Alaska Railroad track repairs continue after Cantwell derailment
Track damage from the single-car derailment this week of a freight train near Cantwell will likely delay service north of Anchorage until this weekend.
On Thursday night, the railroad said service was likely to resume late Friday or early Saturday.
"Several thousand railroad ties were damaged by the derailed railcar’s truck – the apparatus underneath a railcar that holds the axles and wheels," railroad officials wrote. "The truck dropped onto the ties while the train was in motion. The cause of the derailment is still under investigation but the investigation is focusing on a wheel bearing that failed on the derailed car."
According to a railroad statement, the 3:14 a.m. Tuesday derailment occurred at rail Mile 316.8 about 3 miles south of Cantwell, as a five-locomotive train hauling 71 cars was headed north from Anchorage to Fairbanks.
“The car is a DOT-111 tank car carrying approximately 23,000 gallons of turbine engine fuel,” railroad officials wrote. “There were no injuries. No leaks from the tank car have been reported.”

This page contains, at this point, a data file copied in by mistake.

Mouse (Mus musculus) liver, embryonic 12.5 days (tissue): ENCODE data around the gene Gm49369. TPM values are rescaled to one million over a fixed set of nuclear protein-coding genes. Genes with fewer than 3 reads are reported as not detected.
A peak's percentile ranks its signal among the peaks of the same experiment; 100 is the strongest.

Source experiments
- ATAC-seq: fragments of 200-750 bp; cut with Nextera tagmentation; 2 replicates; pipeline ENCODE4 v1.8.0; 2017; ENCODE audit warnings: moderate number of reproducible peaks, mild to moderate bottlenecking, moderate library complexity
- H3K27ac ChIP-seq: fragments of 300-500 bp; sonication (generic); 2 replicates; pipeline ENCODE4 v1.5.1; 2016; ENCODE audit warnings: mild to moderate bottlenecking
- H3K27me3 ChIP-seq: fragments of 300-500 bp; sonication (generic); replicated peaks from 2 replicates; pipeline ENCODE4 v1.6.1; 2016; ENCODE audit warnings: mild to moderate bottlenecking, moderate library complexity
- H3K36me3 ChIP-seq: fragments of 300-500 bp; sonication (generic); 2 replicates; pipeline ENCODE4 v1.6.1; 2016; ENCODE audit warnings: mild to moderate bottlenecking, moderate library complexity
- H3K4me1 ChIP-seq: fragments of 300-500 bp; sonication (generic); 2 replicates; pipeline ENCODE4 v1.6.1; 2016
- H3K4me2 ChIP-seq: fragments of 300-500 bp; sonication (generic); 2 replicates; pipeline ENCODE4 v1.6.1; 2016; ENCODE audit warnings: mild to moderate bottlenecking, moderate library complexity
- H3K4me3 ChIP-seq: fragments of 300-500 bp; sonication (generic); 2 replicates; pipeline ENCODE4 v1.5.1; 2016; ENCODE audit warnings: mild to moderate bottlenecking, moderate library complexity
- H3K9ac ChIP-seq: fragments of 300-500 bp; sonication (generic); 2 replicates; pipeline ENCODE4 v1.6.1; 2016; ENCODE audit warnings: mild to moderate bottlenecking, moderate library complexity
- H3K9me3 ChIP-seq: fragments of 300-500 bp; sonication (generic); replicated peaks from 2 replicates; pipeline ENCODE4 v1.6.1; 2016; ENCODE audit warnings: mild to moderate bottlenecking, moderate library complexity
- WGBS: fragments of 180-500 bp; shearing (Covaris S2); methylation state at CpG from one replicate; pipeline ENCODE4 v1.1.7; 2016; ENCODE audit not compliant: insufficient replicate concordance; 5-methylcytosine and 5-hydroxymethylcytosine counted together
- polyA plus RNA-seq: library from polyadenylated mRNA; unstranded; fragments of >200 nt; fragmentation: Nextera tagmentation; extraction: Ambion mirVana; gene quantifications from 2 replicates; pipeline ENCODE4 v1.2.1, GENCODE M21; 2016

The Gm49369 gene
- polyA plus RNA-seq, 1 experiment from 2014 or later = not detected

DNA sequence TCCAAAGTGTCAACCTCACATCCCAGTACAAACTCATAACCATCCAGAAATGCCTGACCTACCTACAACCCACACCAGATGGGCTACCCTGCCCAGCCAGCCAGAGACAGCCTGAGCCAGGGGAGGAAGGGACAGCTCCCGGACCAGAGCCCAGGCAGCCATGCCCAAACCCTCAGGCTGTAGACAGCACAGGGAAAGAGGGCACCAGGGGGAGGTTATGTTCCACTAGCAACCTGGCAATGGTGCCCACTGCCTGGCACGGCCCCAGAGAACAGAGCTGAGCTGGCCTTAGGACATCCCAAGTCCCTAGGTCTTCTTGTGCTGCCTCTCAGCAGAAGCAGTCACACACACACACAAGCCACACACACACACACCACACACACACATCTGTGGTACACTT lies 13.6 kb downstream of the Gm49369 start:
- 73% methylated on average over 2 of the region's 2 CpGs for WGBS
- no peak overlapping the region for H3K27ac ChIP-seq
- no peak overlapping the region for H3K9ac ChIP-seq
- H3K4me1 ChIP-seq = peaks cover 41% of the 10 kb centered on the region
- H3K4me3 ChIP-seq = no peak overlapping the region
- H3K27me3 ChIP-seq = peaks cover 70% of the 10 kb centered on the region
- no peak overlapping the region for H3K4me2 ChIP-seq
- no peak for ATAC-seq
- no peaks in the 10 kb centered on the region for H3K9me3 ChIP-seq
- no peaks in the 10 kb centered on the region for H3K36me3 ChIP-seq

Railroad spokesman Tim Sullivan said Tuesday afternoon that ties along the railroad between Mile 314 and Mile 316.8, including some on a bridge, had been damaged by the derailed car as the train’s crew halted the heavily laden train.
“Once they noticed there was a problem they slowed it down, but it took quite a a ways to get it stopped,” Sullivan said.
The railroad often sees minor, low-speed derailments involving rolling stock on icy rails at its yards, Sullivan said, but he couldn’t immediately recall the last time the railroad had seen a significant derailment in transit.
Although part of the train ahead of the derailed car was separated and completed its trip to Fairbanks, about 35 cars remain at the scene as crews work to clear the scene. The work may affect future scheduling of Aurora Winter Train passenger service between Anchorage and Fairbanks.
“The cars will need to be removed before repair work can be made to the bridge and before heavy equipment can be brought in to repair and re-rail the derailed car,” railroad officials wrote.
Railroad officials have notified state and federal agencies including the Alaska Department of Environmental Conservation, the Federal Railroad Administration, the National Railroad and Maintenance Association, and the Environmental Protection Agency.
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